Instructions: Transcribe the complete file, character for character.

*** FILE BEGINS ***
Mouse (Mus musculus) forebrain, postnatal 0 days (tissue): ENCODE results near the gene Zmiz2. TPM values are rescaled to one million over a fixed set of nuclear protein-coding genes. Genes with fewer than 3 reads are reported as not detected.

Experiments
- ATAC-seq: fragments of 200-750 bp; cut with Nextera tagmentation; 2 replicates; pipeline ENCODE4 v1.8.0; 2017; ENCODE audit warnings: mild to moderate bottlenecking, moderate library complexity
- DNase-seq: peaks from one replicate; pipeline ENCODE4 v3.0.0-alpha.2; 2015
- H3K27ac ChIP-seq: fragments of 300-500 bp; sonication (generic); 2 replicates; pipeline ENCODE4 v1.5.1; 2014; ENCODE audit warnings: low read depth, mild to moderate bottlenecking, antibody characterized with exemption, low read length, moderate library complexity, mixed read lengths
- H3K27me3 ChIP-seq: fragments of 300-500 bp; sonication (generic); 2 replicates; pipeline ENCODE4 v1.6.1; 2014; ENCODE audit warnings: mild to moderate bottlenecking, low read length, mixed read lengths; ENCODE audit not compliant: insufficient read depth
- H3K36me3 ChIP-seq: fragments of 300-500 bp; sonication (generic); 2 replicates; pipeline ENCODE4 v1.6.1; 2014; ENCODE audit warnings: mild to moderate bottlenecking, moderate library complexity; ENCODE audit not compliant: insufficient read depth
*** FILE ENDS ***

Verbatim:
Mouse (Mus musculus) forebrain, postnatal 0 days (tissue): ENCODE results near the gene Zmiz2. TPM values are rescaled to one million over a fixed set of nuclear protein-coding genes. Genes with fewer than 3 reads are reported as not detected.

Experiments
- ATAC-seq: fragments of 200-750 bp; cut with Nextera tagmentation; 2 replicates; pipeline ENCODE4 v1.8.0; 2017; ENCODE audit warnings: mild to moderate bottlenecking, moderate library complexity
- DNase-seq: peaks from one replicate; pipeline ENCODE4 v3.0.0-alpha.2; 2015
- H3K27ac ChIP-seq: fragments of 300-500 bp; sonication (generic); 2 replicates; pipeline ENCODE4 v1.5.1; 2014; ENCODE audit warnings: low read depth, mild to moderate bottlenecking, antibody characterized with exemption, low read length, moderate library complexity, mixed read lengths
- H3K27me3 ChIP-seq: fragments of 300-500 bp; sonication (generic); 2 replicates; pipeline ENCODE4 v1.6.1; 2014; ENCODE audit warnings: mild to moderate bottlenecking, low read length, mixed read lengths; ENCODE audit not compliant: insufficient read depth
- H3K36me3 ChIP-seq: fragments of 300-500 bp; sonication (generic); 2 replicates; pipeline ENCODE4 v1.6.1; 2014; ENCODE audit warnings: mild to moderate bottlenecking, moderate library complexity; ENCODE audit not compliant: insufficient read depth